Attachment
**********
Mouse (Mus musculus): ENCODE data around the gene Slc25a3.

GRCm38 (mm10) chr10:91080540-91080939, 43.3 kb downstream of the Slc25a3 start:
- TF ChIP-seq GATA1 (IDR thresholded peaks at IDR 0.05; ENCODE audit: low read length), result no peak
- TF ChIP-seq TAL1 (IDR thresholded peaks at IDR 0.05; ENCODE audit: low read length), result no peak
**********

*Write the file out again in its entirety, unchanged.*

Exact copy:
Mouse (Mus musculus): ENCODE data around the gene Slc25a3.

GRCm38 (mm10) chr10:91080540-91080939, 43.3 kb downstream of the Slc25a3 start:
- TF ChIP-seq GATA1 (IDR thresholded peaks at IDR 0.05; ENCODE audit: low read length), result no peak
- TF ChIP-seq TAL1 (IDR thresholded peaks at IDR 0.05; ENCODE audit: low read length), result no peak